Endangered sea cucumbers for sale in NYC food markets

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After surveying food market retailers in three New York City Chinatown districts, Cornell University researchers have found genetic evidence that some endangered species of sea cucumbers – considered a pricey but nutritious dried delicacy – are being sold to consumers.

The researchers collected 103 samples of dried sea cucumbers from retail food shops. By using mitochondrial DNA testing, they successfully identified 74 examples of sea cucumbers. Eight were classified as brown sea cucumbers– which are threatened and found on the International Union for the Conservation of Nature (IUCN) Red List due to overharvesting.

“We were able to genetically identify that the endangered species of brown sea cucumbers – around 10% of the sampled retail market – was being sold,” said lead author Jesse Rodenbiker, a former postdoctoral researcher at Cornell, and now an assistant teaching professor in geography at Rutgers University. “It suggests that the kind of level at which sea cucumbers are available on the market may pose a threat for biodiversity loss.”

The research is published in the journal Sustainability.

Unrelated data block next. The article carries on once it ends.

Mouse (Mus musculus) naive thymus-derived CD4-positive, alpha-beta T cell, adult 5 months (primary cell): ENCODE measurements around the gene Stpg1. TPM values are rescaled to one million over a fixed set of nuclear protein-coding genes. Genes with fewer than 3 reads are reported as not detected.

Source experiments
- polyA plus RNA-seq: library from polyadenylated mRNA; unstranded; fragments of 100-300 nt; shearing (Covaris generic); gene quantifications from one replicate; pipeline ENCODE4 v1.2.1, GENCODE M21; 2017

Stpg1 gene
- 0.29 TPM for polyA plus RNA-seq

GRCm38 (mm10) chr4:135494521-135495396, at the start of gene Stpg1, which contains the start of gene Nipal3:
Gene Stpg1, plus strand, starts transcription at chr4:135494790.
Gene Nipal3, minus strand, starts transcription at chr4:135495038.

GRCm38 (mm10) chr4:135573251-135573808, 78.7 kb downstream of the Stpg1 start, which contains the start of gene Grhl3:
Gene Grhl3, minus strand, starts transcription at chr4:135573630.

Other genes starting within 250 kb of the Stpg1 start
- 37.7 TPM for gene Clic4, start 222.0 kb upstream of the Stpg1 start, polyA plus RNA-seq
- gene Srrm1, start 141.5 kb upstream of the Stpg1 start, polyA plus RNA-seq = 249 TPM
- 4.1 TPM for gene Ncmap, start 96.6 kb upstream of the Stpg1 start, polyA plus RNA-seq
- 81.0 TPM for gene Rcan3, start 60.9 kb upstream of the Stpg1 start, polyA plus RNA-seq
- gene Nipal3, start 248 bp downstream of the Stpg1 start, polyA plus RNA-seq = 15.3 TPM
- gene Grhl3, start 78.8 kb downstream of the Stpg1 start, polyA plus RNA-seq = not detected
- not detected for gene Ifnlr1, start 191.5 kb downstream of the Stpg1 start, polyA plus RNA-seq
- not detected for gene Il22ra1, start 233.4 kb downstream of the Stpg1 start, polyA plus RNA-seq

Rodenbiker purchased dried sea cucumbers, usually labeled by originating geographic region – Japan, Mexico and South America from merchants in Chinese neighborhoods in Manhattan, Brooklyn and Queens. In interviews with student researchers, the retailers acknowledged limited understanding of where the sea cucumbers originated. During the survey period, the price for sea cucumber was between $169 and $229 per pound.

Nina Overgaard Therkildsen, co-author of the report, recognized that even brown sea cucumbers can be harvested legally in certain parts of the world, but there are no genetic tools yet to trace species origination and see if they are from those legal areas. “To conduct any enforcement at merchant food shops, we need tools that can assign a specimen back to a region from where they are protected and we are currently working on developing such tools,” she said.

Rodenbiker indicated a need for more robust point-of-origination training for the retailers, improved labeling in the markets and public outreach to advance the concept of One Health – an idea that humans, animals and the environment are all connected – in urban seafood markets.

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